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Re: Why is booleanp defined this way?


From: Emanuel Berg
Subject: Re: Why is booleanp defined this way?
Date: Sat, 18 Apr 2015 04:23:22 +0200
User-agent: Gnus/5.13 (Gnus v5.13) Emacs/24.4 (gnu/linux)

Rusi <address@hidden> writes:

> Elisp does not have a proper boolean type; unlike
> say symbols with symbolp, strings with stringp,
> numberp -- some union of numeric types etc.
> However programmers need boolean in their ontology
> even if (and even more if) the language does not
> support it.

I never used `booleanp' and I never experienced that
the boolean built-in type was missing from my
"ontology".

I think one asset with Lisp compared to for example
C is that you don't have to bother with types.

The predicates aren't types in the sense stating the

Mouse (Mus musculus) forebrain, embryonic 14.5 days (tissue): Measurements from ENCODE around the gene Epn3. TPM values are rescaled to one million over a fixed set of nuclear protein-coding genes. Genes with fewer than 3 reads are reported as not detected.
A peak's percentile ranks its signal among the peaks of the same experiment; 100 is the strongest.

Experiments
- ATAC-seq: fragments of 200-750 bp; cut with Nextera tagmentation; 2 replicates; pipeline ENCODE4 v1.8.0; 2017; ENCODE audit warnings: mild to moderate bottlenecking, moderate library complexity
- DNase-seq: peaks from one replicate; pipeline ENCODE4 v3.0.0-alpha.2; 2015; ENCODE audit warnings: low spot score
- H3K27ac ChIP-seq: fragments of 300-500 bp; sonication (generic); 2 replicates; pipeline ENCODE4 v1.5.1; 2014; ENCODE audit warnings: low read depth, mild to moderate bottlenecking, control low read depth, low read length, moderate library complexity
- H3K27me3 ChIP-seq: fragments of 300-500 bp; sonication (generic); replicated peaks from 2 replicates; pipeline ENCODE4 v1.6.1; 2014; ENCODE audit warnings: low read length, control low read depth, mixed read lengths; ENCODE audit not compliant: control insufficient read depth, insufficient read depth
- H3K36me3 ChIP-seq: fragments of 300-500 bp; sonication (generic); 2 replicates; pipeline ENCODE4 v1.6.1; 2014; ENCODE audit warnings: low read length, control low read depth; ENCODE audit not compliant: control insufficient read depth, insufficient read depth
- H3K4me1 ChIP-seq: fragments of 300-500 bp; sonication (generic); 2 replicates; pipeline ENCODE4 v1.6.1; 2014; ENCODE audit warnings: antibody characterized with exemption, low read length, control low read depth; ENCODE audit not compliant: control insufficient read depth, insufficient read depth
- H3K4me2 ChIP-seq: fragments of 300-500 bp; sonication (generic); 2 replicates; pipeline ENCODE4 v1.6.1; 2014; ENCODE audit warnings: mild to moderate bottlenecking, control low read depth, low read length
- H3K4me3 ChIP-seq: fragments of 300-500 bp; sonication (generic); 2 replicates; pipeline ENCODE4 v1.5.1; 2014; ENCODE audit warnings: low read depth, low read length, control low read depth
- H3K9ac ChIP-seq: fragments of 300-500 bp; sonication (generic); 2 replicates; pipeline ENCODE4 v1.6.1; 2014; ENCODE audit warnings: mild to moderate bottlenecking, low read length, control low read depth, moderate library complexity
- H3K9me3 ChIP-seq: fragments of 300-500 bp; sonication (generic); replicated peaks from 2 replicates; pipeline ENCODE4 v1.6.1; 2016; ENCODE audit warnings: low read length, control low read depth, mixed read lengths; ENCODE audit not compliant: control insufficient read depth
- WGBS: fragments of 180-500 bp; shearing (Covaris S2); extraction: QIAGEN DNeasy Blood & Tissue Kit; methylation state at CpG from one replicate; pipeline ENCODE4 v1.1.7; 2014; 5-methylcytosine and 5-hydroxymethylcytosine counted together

types in declarations and function definition argument
lists etc. as in C. That's just tedious and it makes
you focus on details of technology rather than solving
your problem. (But I like C as well.)

Rather the predicates add the flexibility to be able
to do different thing depending on the nature of the
data. One can see many applications...

Compare this to the generic classes of C++ where it
would instantly turn into a jungle, not to mention the
C pointers. But no one said you should do "Lisp" in C.
If you did "C" in Lisp, even Lisp wouldn't be good.

-- 
underground experts united
http://user.it.uu.se/~embe8573


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